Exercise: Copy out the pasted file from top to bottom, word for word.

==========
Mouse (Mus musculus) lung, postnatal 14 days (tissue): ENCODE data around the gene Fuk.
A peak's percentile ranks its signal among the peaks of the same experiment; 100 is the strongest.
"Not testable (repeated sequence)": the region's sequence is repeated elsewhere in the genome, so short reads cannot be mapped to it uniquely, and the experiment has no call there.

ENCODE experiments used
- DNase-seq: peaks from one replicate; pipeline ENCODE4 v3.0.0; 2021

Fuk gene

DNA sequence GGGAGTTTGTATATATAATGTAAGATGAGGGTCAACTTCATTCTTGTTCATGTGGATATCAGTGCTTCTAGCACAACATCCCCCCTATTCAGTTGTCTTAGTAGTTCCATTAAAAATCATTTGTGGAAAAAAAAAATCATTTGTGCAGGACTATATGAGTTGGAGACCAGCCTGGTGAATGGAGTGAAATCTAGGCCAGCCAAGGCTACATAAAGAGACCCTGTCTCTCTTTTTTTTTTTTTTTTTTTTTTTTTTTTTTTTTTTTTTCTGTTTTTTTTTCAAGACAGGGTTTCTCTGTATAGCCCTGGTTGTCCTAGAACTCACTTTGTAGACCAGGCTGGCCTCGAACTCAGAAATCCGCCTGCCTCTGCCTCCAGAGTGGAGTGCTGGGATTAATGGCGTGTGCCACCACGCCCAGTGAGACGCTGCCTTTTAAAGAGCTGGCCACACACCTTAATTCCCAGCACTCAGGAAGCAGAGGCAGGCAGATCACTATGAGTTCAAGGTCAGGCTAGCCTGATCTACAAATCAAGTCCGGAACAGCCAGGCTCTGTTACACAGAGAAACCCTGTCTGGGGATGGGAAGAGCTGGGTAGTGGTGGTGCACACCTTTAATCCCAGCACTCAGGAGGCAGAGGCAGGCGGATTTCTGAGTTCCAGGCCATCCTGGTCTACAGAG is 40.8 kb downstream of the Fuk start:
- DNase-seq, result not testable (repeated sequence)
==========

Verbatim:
Mouse (Mus musculus) lung, postnatal 14 days (tissue): ENCODE data around the gene Fuk.
A peak's percentile ranks its signal among the peaks of the same experiment; 100 is the strongest.
"Not testable (repeated sequence)": the region's sequence is repeated elsewhere in the genome, so short reads cannot be mapped to it uniquely, and the experiment has no call there.

ENCODE experiments used
- DNase-seq: peaks from one replicate; pipeline ENCODE4 v3.0.0; 2021

Fuk gene

DNA sequence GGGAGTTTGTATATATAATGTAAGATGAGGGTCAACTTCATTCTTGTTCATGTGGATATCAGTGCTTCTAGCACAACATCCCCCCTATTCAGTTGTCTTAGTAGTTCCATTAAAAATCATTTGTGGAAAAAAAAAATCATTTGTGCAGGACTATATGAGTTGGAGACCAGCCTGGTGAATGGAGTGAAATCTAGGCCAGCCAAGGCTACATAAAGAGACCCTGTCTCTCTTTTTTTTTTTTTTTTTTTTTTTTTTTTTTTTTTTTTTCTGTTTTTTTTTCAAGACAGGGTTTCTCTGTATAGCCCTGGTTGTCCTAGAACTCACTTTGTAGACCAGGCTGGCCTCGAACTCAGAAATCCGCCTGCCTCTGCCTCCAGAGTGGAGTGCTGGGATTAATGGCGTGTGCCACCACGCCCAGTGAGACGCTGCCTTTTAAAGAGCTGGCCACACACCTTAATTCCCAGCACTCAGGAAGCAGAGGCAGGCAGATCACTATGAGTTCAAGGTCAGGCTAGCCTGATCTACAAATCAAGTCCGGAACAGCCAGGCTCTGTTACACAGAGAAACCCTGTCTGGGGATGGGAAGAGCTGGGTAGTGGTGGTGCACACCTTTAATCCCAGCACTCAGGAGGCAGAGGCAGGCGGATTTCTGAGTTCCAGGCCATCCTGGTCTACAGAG is 40.8 kb downstream of the Fuk start:
- DNase-seq, result not testable (repeated sequence)